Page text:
What We Will Cover In This Lesson:
Note: The following lesson may look familiar as an almost identical version exists in Stage 3: Researching Your Ancestor in their place of Immigration. You were also asked to deal with conflicting evidence as part of that stage.
At this point in the Green Room Research Roadmap you are collecting information from new record searches and combining it back into existing timelines and family trees. However, as you search a variety of record sources using different search portals, it is inevitable that you will notice contradictory evidence along the way. Watch out – because how you notice and handle this contradictory evidence may either get you into trouble further down the line – not knowing what facts to trust – or may provide useful clues as you dig deeper into your ancestor’s history.
Bearing this in mind it is important to understand how to resolve any conflicting evidence that you come across as you search new record sources and uncover new “facts” that are at odds with your existing research. You may remember from the beginning of the roadmap that this is the fourth element of the Genealogical Proof Standard:
“If conflicting evidence is not resolved, a credible conclusion is not possible.”
The following 8 Step Process For Resolving Conflicting Evidence will help you to:
As you progress with your family history research you are likely to uncover different types of conflicting information. Examples include finding:
The 8 Steps that I find work best for professional genealogists – and may work best for you are:
Step 1. Recognise That a Conflict Exists.
Step 2. Decide if the Conflict is Significant.
Step 3. Quarantine and Keep Searching.
Step 4. Evaluate Your Additional Research.
Step 5. Compare Your Conflicting Pieces of Evidence.
Step 6. Record Your Findings – Guesses and Conclusions.
Step 7. Look for Errors in your reasoning and conclusions.
Step 8. Publish Your Conclusions.
Now, let’s go through each in turn.
This sounds obvious – but too easy to skip over. Recognise that a conflict exists – do not ignore it. Otherwise, you will pay the price later on in your research!
Does the conflict matter in general and does it matter with regard to your specific research question?
Let’s Take an Example:
Let’s look at three different examples based on information for the same ancestor:
If there is no absolute evidence to provide an immediate resolution as to which fact is correct, then “quarantine” the contradictory evidence you have uncovered and continue to search for additional evidence and alternate sources which will later confirm or refute the information you currently have.
The dictionary defines “quarantine” as “a state, period, or place of isolation in which people or animals that have arrived from elsewhere or been exposed to infectious or contagious disease are placed”.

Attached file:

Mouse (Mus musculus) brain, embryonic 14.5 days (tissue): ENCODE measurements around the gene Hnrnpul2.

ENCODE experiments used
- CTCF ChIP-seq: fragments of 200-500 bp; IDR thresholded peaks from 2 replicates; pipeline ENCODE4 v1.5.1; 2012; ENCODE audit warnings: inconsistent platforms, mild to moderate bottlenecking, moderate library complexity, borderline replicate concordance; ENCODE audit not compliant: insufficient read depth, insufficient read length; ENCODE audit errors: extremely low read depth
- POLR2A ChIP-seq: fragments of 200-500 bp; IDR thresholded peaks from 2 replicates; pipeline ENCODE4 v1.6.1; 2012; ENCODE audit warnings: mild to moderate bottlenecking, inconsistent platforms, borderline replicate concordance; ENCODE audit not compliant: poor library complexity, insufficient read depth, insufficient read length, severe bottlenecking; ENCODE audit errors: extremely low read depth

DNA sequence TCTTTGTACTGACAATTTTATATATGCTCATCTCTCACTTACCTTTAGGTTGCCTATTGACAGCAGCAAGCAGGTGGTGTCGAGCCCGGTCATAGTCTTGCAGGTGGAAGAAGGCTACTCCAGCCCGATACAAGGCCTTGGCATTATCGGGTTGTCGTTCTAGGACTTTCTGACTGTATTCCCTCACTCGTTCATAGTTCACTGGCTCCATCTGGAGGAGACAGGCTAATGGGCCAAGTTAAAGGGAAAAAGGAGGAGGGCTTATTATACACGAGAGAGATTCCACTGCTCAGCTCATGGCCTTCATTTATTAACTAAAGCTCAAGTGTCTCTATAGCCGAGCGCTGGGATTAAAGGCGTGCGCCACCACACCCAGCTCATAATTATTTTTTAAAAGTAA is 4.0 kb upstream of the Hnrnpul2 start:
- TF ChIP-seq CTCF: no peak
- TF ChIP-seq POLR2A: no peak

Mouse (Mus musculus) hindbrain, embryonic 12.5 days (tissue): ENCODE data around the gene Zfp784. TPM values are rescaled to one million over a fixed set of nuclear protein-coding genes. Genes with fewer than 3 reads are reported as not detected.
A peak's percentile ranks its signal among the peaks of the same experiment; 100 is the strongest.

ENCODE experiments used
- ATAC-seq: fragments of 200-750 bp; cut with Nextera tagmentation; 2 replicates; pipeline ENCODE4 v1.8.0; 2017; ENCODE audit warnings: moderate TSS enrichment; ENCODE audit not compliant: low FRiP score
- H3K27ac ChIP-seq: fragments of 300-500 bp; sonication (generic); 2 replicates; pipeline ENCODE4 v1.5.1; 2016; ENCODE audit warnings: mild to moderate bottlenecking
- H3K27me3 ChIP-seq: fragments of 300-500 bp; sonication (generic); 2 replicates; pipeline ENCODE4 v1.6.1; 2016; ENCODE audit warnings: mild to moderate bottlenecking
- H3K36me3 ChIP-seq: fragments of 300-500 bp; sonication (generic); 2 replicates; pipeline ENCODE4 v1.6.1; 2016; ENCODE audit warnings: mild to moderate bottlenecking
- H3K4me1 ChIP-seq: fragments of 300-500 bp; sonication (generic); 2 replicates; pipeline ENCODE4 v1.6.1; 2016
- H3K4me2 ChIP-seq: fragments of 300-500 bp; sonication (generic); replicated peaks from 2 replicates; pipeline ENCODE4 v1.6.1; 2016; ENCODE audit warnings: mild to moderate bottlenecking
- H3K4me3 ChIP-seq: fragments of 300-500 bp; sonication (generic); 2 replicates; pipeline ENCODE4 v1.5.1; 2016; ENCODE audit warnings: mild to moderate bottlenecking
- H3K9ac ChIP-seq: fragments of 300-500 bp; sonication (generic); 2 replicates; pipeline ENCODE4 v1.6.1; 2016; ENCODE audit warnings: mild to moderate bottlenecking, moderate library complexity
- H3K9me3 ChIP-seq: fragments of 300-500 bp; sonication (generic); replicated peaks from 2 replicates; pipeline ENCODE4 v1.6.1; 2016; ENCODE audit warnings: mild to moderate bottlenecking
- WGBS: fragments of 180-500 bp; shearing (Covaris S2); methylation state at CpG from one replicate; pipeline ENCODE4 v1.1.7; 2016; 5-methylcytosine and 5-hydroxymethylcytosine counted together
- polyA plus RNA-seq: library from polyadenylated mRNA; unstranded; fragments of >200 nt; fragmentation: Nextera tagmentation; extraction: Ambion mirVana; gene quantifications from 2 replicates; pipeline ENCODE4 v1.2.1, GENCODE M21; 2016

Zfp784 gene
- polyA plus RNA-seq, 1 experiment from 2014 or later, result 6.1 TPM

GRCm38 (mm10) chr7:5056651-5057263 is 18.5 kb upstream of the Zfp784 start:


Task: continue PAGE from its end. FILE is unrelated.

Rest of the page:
Genealogists like to do the same with records we cannot confirm actually belong to our ancestors!
In simple terms, save records (and their sources) that you cannot confirm or refute to a “holding file” in your computer or a separate box until you can either confirm or refute that the record belongs in your family history file.
When you need to analyse your evidence even further then correlate, organise, collate, sort and re-sort. Do not be afraid to use several strategies – for more complicated conflicts try using timelines or sticky-notes. Use a “For and Against” column approach to identify whether you still need more information or whether you now have sufficient information to reach a conclusion.
It is very important that you explain on paper how you arrived at your conclusions. Include your concise reasoning (use simple terms so that both you and others will understand what you meant at a later date). This can be as simple as a short notation “transcribed as….”, or maybe a note that clarifies when a boundary changed and attaching the proof of the boundary or place name change. A good example of this type of proof would be to present ordnance survey maps both before and after a change of boundary.
This will help in two ways:
Can you “poke any holes” in your own theories, conclusions and reasoning as you analyse conflicting evidence? Try sharing your research, findings and conclusions in the Ask the Genealogist section of the Green Room Forum and ask for help from our professional genealogists. You can see the link below.
Sometimes, especially for more complex and time-consuming problems, it may be useful to pay a genealogist for a few hours professional help – this may save hours of your time by validating what you have gathered so far.
Once you are satisfied that you can reach a conclusion you may then add it to your research notes and publish (eg attach to your family tree or private timelines). If you cannot resolve a conflict between information gleaned from separate records, then place your research and evidence along with your analysis into a “quarantine file” until such time as you can satisfactorily resolve the conflict. Look back over the above 7 steps at a later date when you have renewed energy or new evidence comes to light! A few days rest and a fresh head can work wonders when examining conflicting evidence anew.
Do you have examples of how you have resolved major or minor conflicts of information? Do you have an evidence conflict problem and are not certain about the best resolution method to use? We’d love to hear more.
What To Do Next:
In the next lesson you will write up your conclusions on your research into this particular Irish ancestor (or couple).